SEARSPORT, Maine — Engine problems have halted the Maine Maritime Academy training vessel and forced it to anchor in Searsport until the problem can be repaired.
According to the captain’s log, posted on the MMA Web site, the problem developed Wednesday after the training vessel State of Maine had left Castine Harbor.
“We were outbound East Bay about opposite Rockland when the main engine exhaust manifold between number 4 and 6 cylinders literally disintegrate about a three-foot section,” Capt. Larry Wade said in the log. “The manifold is cast iron and quite rugged. Why this happened, we do not know at this time as there is no evidence of old fractures.”
Wade also noted that the college recently had renewed all the expansion joints, hangers and gaskets on all cylinder manifolds as part of routine maintenance and inspections on the main engine.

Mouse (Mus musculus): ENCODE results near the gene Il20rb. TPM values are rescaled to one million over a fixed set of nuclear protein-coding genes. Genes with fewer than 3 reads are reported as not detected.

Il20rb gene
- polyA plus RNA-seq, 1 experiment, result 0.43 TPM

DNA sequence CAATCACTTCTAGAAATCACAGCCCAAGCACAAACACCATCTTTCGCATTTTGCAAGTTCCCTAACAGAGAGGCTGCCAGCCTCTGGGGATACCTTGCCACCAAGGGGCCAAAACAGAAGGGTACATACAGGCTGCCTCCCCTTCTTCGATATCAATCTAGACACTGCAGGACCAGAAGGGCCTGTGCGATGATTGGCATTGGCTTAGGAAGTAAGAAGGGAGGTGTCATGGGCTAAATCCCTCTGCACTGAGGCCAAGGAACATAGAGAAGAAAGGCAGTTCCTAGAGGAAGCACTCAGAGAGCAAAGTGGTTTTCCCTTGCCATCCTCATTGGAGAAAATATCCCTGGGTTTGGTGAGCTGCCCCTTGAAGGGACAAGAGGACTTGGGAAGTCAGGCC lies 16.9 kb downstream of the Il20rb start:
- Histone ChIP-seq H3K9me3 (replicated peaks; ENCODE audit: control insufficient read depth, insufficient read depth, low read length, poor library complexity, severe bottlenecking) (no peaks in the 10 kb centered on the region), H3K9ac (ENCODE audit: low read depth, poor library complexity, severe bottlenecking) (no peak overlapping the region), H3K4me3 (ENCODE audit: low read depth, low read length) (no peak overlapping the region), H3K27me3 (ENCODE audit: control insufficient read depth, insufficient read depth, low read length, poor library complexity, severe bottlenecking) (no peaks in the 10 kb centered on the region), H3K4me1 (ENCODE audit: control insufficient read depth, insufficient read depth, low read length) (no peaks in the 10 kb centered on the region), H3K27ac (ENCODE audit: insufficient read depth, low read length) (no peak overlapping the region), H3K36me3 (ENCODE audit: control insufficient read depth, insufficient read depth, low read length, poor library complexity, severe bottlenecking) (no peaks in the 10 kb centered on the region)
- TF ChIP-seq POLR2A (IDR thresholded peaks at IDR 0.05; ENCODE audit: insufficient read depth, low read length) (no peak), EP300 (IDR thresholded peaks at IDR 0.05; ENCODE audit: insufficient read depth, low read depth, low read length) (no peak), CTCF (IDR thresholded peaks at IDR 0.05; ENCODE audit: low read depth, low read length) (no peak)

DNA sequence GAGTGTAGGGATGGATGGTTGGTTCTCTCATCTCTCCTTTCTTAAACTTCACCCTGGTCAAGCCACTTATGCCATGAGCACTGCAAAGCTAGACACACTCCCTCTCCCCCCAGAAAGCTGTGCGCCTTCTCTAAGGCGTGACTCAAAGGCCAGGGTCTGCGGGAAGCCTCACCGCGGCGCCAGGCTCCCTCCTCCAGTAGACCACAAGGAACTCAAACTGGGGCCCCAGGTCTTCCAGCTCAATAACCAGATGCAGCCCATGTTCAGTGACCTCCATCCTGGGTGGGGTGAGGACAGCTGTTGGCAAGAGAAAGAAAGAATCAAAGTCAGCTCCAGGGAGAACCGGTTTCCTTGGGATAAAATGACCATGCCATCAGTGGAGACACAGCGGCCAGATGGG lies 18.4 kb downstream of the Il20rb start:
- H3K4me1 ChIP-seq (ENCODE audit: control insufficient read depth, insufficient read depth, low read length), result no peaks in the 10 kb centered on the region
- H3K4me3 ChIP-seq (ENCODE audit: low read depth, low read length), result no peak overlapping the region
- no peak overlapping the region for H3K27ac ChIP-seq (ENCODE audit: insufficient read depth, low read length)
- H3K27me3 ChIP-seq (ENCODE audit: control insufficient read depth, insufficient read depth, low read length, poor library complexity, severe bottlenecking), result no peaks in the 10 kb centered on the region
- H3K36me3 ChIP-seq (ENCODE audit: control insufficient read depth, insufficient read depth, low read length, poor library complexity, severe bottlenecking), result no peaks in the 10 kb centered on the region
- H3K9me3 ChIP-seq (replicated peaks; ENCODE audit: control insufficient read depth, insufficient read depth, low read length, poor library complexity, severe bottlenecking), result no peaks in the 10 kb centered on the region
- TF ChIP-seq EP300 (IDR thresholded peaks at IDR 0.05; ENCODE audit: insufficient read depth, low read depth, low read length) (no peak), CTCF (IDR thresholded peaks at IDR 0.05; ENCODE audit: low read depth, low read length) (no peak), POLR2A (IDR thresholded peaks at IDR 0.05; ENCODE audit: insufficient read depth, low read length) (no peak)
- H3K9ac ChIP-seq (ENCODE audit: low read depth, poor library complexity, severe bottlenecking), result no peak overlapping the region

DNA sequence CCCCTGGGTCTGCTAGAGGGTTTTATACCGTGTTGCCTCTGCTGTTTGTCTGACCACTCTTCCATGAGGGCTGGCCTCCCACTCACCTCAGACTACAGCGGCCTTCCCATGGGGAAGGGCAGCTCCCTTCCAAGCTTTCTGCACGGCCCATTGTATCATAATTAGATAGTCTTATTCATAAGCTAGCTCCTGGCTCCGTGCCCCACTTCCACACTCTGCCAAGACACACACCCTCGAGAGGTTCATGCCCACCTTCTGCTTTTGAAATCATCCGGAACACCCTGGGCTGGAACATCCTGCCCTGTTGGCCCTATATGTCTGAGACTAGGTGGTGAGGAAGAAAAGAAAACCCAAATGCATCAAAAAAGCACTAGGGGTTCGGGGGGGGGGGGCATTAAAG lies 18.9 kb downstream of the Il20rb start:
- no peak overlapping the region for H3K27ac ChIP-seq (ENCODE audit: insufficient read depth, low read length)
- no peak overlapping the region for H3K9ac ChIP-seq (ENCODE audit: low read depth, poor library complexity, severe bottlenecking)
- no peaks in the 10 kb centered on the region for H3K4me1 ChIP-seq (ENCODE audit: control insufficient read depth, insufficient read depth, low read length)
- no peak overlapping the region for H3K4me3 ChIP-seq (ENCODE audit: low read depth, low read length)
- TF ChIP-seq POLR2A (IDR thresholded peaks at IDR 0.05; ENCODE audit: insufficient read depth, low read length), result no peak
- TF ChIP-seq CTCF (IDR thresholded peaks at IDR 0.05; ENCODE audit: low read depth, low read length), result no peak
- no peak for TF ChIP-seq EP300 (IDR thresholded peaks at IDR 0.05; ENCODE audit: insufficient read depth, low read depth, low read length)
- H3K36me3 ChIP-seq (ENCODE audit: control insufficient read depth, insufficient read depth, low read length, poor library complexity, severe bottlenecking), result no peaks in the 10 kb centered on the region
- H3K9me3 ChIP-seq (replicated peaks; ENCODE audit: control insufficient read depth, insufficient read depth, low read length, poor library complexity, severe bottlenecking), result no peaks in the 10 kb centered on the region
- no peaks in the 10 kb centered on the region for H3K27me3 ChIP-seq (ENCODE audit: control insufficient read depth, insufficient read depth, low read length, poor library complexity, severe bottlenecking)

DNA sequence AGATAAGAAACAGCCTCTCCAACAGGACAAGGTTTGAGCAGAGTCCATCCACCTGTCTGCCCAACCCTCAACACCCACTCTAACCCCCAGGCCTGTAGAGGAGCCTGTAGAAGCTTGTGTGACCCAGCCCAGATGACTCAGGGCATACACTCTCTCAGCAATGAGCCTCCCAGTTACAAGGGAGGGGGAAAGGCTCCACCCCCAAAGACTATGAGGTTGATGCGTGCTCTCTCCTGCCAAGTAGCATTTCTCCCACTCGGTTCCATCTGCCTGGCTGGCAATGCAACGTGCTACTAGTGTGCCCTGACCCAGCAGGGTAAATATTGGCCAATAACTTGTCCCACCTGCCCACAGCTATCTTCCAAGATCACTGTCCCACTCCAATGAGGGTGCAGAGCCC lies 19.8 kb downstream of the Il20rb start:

The crew switched to the ship’s electric propulsion motor, turned the ship around and headed back up Penobscot Bay to an anchorage at Searsport. As a safety precaution, they contacted the Penobscot Tractor Tug Co., which sent a tug to escort the 500-foot vessel.
The students and crew members have removed the damaged manifold and are removing the expansion joints in preparation for inspections and replacement. Representatives from the U.S. Coast Guard and a surveyor from the U.S. Maritime Administration were on board Thursday. The Coast Guard determined that repairs would have to be made before the ship will be allowed to sail.
A replacement part has been located and is being shipped from Germany. A representative from the manufacturer Atlantic Cat/MaK also is on his way to Searsport.
Although the ship is at anchor, Wade noted that the cruise continues and that the mishap has provided valuable, although unexpected, training for both the deck and engine students.
“‘Stuff’ happens all the time in the real world and I am happy to report that the students on watch reacted with extreme professionalism,” he wrote.
The State of Maine left Castine on Wednesday morning with 205 students and 55 staff and crew on board. The cruise is expected to sail to ports in the U.S., Newfoundland and Puerto Rico.